The victims started trickling in around noon at the clinic here. There were people with birdshot or rubber-bullet wounds, burns and cuts. A baby was brought in with a grazed head, a small girl with burns on her face and arms.
By nightfall they numbered more than 30, and clinic volunteers said three, including a 13-year-old boy, were dead.
The details were hazy but typical. A funeral this morning for two black activists killed in mysterious circumstances in this township near Johannesburg had led to gasoline-bomb attacks on several houses, shops and police cars. Police had opened fire with shotguns, rubber bullets and tear gas.
Journalists, barred by police from entering the area, were left to stand on the outskirts and count bodies as they were hauled into the clinic.
For the police, it was just another incident in the long, flat "situation report" they compile nightly. Tonight it showed four other deaths and two police injuries in scattered violence. But along with more than three dozen other incidents this week, it demonstrated that South Africa's civil violence, while receding from international attention, continues to burn at or near the same intensity as last year.
Incidents in townships throughout the country this week underscored both the extent and variety of the unrest, now in its 18th month. Three of this white-minority-ruled country's major urban centers remain under a state of emergency first announced nearly seven months ago.
Illegal demonstrations and school boycotts, renewed factional fighting between rival black groups, angry funerals and police raids all triggered the unrest, which followed the familiar patterns of last year, the most violent in South Africa's long history of racial struggle. At least 28 persons were killed this week, all but one of them black.
Among the dead were alleged rioters, including school-age children, shot by police; policemen killed by other rioters, and supporters of one black radical movement killed in ritual fashion, allegedly by members of another movement. There was also a shoot-out between black insurgents and the Army in which a rebel and a white soldier were killed.
The incidents included:
*A riot in a black township south of Durban in which three policemen were shot and hacked to death by a mob when their vehicle stalled.
*The discovery of five charred corpses of blacks who had been hacked to death and then set on fire in a township near Port Elizabeth. All had their hands and feet bound with thin wire and tires filled with gasoline placed around their necks and burned -- a ritual known as the "necklace" that is used against those whom black radicals consider to have sold out.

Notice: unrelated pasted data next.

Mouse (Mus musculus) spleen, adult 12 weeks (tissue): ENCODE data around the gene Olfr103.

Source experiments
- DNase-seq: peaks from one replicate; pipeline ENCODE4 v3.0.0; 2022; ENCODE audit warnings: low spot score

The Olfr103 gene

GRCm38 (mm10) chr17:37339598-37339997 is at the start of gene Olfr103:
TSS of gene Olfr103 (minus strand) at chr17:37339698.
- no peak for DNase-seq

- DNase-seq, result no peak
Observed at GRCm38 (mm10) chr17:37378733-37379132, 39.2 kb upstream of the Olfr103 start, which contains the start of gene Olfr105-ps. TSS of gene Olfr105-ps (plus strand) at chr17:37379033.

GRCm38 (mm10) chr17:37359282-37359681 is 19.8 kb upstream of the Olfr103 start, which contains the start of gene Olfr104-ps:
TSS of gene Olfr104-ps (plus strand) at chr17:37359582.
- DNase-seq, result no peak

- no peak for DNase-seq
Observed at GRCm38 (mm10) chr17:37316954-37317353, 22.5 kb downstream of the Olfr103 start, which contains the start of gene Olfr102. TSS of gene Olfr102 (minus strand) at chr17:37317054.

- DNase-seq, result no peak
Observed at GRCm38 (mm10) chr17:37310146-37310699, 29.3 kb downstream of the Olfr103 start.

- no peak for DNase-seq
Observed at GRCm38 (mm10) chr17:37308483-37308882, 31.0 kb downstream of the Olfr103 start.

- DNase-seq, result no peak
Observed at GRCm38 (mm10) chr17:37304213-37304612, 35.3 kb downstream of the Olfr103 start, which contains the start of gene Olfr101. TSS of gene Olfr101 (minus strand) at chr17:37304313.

*A series of confrontations between police and youths in the black townships of Atteridgeville and Mamelodi, both outside the capital, Pretoria. At least four blacks were killed, including three boys, and a black policeman remains in critical condition from stab wounds.
As in the past, the violence often fed on itself. In Atteridgeville, trouble started a week ago after a funeral for a previous victim of violence. A 16-year-old high school student was shot in an incident that police say they are still probing.
His death, which residents blamed on police, caused a student walkout on Monday that led to another confrontation in which a 13-year-old was shot to death. The school boycott grew, and later in the week a policeman thought to have been involved in one of the deaths was stabbed repeatedly with a broken bottle by students. A march by mothers protesting the deaths was broken up with tear gas yesterday.
As in the past, police were blamed for provoking some of the incidents. On Thursday police using helicopters staged a raid on the Wilgespruit Fellowship Center, a church retreat west of Johannesburg, rounding up 55 black youths who had taken shelter there to escape the violence in the townships where they live.
Witnesses said the youths panicked and fled when the helicopters arrived and that police opened fire, without provocation, wounding at least two. A police spokesman said shots had been fired "at fleeing suspects in order to effect arrests."
In lifting the state of emergency in seven rural areas a week ago, President Pieter W. Botha said violence was subsiding. Law and Order Minister Louis le Grange recently told Parliament that unrest incidents in western Cape Province had plunged from 1,413 last October to only 162 in December and fewer still in January.
But the death toll remains high. In January alone, 169 persons died in political violence, the highest monthly figure yet, according to the South African Institute of Race Relations.
The institute put total deaths, as of Jan. 31, at 1,197, more than half of which have occurred since Botha declared the emergency in 36 cities and towns last July 21. Thirty-one areas are still covered.
The Rev. Allan Boesak, a founder of the United Democratic Front and a leading antiapartheid campaigner, called the government's claim that the unrest was subsiding "a desperate piece of propaganda that will not really be believed." He predicted that the unrest would continue until the government releases imprisoned black nationalist leader Nelson Mandela and lifts the state of emergency.
Some analysts believe that the government may be playing down the unrest to set the stage for lifting the emergency and, possibly, for Mandela's release. Officials must convince their white constituency that they have the situation under control before they can take such steps, it is argued.
United Press International reported from Johannesburg:
The white opposition Progressive Federal Party chose Colin Eglin, 60, to replace Frederick van Zyl Slabbert, who resigned as party leader last week.